And the 8in grey-downed baby, weighing in at 546 grams, thinks assistant headkeeper Alistair Keen is his mum.

The 27-year-old said: "Unfortunately his real mother, Beryl, had no male showing significant interest. Dad is supposed to do half the work sitting on the egg and then feeding the baby. So mum couldn't cope on her own."

Monday, July 9, 2007

Singing Penguin

Rockhopper Penguin "singing" by Cheryl Ertelt

Friday, July 6, 2007

Ice Blue Igloo and Penguins

This icy abode and cute web-footed friends consist completely of sweets, including fruit-flavored gelatin, sugary gumdrops and cream cheese frosting. With simple-to-use ingredients, you can quickly make your own igloo and penguins, too. So why not raise them for family or friends today...and enjoy a pleasing whimsical treat?

Get the recipe here.

Thursday, July 5, 2007

Penguin babies join Shedd Aquarium flock

A newly hatched penguin at Shedd Aquarium has spent the first 25 days of its life wedged between its mom and a hard place.

That's because a good penguin mother sits on her newborn to keep it warm and safe. Typically, she and her mate take turns, alternating 12-hour shifts.

This chick, known simply as 220, is the oldest of three Gentoo penguin chicks that have hatched at Shedd in the last month. The others are 16 and 8 days old, and, like 220, have numbers rather than names—the trainers find it easier to keep track of the penguins that way. They don't even know if the chicks are male or female—it's almost impossible to tell just by looking.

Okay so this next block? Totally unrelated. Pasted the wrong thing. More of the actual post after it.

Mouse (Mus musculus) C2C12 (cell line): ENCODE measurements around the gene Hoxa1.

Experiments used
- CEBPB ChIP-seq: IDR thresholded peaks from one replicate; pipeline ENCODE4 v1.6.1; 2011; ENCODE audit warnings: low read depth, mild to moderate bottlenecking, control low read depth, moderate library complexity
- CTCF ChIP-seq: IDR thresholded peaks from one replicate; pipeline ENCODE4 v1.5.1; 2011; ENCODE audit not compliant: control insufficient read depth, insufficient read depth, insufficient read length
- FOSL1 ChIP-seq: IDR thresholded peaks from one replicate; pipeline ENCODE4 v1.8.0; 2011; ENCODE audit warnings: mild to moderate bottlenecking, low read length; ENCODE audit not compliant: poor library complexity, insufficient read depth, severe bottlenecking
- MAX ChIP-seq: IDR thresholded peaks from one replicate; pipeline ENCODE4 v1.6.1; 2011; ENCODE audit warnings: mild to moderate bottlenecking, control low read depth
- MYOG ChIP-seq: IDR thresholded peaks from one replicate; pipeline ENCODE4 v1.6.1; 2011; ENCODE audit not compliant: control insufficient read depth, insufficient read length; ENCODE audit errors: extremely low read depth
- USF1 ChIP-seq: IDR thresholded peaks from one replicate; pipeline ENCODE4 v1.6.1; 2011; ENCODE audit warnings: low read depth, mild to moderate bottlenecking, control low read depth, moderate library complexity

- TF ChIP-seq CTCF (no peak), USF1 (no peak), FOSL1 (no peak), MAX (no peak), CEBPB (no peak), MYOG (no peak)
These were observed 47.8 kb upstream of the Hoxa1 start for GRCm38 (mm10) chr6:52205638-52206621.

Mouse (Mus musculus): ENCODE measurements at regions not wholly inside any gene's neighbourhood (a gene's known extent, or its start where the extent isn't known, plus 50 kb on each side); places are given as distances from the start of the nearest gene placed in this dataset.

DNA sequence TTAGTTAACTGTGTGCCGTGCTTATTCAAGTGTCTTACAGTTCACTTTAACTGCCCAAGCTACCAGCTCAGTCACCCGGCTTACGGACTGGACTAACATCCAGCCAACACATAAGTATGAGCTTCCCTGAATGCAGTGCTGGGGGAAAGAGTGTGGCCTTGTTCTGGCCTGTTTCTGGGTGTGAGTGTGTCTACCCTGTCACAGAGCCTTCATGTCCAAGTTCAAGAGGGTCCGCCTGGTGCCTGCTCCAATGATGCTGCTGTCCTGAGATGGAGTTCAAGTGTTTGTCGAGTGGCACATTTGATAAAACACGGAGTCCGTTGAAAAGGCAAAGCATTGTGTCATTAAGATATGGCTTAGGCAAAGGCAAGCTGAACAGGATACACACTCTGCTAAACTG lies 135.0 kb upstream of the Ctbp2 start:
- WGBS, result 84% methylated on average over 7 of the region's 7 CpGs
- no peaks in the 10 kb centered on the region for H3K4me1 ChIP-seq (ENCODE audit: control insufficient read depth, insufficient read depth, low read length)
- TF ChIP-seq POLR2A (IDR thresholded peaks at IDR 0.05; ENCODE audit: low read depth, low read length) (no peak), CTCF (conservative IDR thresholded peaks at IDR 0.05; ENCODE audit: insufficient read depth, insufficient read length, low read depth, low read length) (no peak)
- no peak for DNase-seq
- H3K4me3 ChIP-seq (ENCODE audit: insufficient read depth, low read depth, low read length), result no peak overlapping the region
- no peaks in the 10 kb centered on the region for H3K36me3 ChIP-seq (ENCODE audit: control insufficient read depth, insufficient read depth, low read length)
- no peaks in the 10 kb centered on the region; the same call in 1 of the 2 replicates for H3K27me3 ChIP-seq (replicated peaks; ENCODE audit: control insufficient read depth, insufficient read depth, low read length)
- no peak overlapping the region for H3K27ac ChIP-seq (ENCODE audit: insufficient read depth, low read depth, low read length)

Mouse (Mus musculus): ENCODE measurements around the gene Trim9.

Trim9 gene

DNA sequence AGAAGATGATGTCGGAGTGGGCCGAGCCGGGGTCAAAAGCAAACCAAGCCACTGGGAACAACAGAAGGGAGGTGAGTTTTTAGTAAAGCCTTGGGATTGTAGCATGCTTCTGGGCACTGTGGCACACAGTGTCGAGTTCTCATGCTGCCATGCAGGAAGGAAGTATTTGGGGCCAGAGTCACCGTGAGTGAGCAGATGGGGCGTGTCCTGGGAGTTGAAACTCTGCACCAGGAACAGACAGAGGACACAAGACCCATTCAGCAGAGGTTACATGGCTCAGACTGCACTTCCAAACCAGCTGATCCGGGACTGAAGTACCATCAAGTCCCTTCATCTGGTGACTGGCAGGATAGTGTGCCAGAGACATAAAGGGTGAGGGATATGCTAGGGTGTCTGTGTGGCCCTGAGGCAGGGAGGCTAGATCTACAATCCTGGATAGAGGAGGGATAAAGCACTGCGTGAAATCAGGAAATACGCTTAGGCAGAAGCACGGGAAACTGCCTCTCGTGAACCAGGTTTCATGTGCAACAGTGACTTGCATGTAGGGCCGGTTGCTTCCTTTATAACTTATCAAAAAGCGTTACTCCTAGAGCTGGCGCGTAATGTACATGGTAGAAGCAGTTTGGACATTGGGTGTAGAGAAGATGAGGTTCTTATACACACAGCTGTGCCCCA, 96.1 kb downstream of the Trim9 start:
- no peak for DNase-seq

Wednesday, July 4, 2007

Penguins in the Heat

from flickr, by kansasexplorer

Tuesday, July 3, 2007

Penguins' struggle is a warning to world

Adelies are being stalked by a threat they cannot see and cannot fight off: the weather. The birds, which have adapted over millions of years to the most extreme climate on Earth, are beginning to die off by the tens of thousands as a result of global warming.

The Adelie penguin is regarded as an "indicator" species, an animal so delicately attuned to its environment that its survival is threatened as soon as something goes wrong. So as temperatures rise, Adelies are among the first to feel the effects, early victims of the devastating worldwide changes that scientists expect if the warming persists and intensifies.

Monday, July 2, 2007


An Adelie penguin leaps over a crack in the ice near the penguin colony at Cape Royds, Antarctica.

Sunday, July 1, 2007

Penguin Feet

Gentoo penguin feet by Mike Danzenbaker